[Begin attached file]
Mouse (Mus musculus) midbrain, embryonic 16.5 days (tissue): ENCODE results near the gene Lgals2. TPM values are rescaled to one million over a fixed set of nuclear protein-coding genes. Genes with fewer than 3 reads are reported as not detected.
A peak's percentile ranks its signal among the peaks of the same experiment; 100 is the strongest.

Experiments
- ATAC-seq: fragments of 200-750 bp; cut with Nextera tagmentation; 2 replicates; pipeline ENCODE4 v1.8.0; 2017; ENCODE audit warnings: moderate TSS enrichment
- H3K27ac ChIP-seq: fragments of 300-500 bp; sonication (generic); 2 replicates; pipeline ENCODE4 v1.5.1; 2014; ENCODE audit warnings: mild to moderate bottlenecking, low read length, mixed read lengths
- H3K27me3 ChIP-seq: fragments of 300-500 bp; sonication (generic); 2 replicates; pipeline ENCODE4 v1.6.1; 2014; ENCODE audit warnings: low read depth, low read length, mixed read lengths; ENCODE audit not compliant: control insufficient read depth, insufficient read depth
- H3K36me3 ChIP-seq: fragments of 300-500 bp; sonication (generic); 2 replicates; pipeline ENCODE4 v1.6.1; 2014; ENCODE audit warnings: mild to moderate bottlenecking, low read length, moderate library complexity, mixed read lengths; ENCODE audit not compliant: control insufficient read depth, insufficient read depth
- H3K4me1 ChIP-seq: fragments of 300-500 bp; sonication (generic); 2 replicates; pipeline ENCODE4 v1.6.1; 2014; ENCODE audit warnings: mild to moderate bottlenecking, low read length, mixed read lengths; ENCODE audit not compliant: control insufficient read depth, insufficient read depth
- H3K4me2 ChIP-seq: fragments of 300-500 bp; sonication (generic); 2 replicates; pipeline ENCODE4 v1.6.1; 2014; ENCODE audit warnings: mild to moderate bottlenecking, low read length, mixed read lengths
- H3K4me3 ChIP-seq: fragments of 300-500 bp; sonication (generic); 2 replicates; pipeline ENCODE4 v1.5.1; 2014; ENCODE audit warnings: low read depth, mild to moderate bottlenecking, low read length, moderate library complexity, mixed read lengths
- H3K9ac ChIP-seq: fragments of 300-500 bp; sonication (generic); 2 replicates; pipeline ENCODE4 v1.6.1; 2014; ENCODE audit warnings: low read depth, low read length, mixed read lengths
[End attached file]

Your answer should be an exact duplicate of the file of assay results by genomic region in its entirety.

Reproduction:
Mouse (Mus musculus) midbrain, embryonic 16.5 days (tissue): ENCODE results near the gene Lgals2. TPM values are rescaled to one million over a fixed set of nuclear protein-coding genes. Genes with fewer than 3 reads are reported as not detected.
A peak's percentile ranks its signal among the peaks of the same experiment; 100 is the strongest.

Experiments
- ATAC-seq: fragments of 200-750 bp; cut with Nextera tagmentation; 2 replicates; pipeline ENCODE4 v1.8.0; 2017; ENCODE audit warnings: moderate TSS enrichment
- H3K27ac ChIP-seq: fragments of 300-500 bp; sonication (generic); 2 replicates; pipeline ENCODE4 v1.5.1; 2014; ENCODE audit warnings: mild to moderate bottlenecking, low read length, mixed read lengths
- H3K27me3 ChIP-seq: fragments of 300-500 bp; sonication (generic); 2 replicates; pipeline ENCODE4 v1.6.1; 2014; ENCODE audit warnings: low read depth, low read length, mixed read lengths; ENCODE audit not compliant: control insufficient read depth, insufficient read depth
- H3K36me3 ChIP-seq: fragments of 300-500 bp; sonication (generic); 2 replicates; pipeline ENCODE4 v1.6.1; 2014; ENCODE audit warnings: mild to moderate bottlenecking, low read length, moderate library complexity, mixed read lengths; ENCODE audit not compliant: control insufficient read depth, insufficient read depth
- H3K4me1 ChIP-seq: fragments of 300-500 bp; sonication (generic); 2 replicates; pipeline ENCODE4 v1.6.1; 2014; ENCODE audit warnings: mild to moderate bottlenecking, low read length, mixed read lengths; ENCODE audit not compliant: control insufficient read depth, insufficient read depth
- H3K4me2 ChIP-seq: fragments of 300-500 bp; sonication (generic); 2 replicates; pipeline ENCODE4 v1.6.1; 2014; ENCODE audit warnings: mild to moderate bottlenecking, low read length, mixed read lengths
- H3K4me3 ChIP-seq: fragments of 300-500 bp; sonication (generic); 2 replicates; pipeline ENCODE4 v1.5.1; 2014; ENCODE audit warnings: low read depth, mild to moderate bottlenecking, low read length, moderate library complexity, mixed read lengths
- H3K9ac ChIP-seq: fragments of 300-500 bp; sonication (generic); 2 replicates; pipeline ENCODE4 v1.6.1; 2014; ENCODE audit warnings: low read depth, low read length, mixed read lengths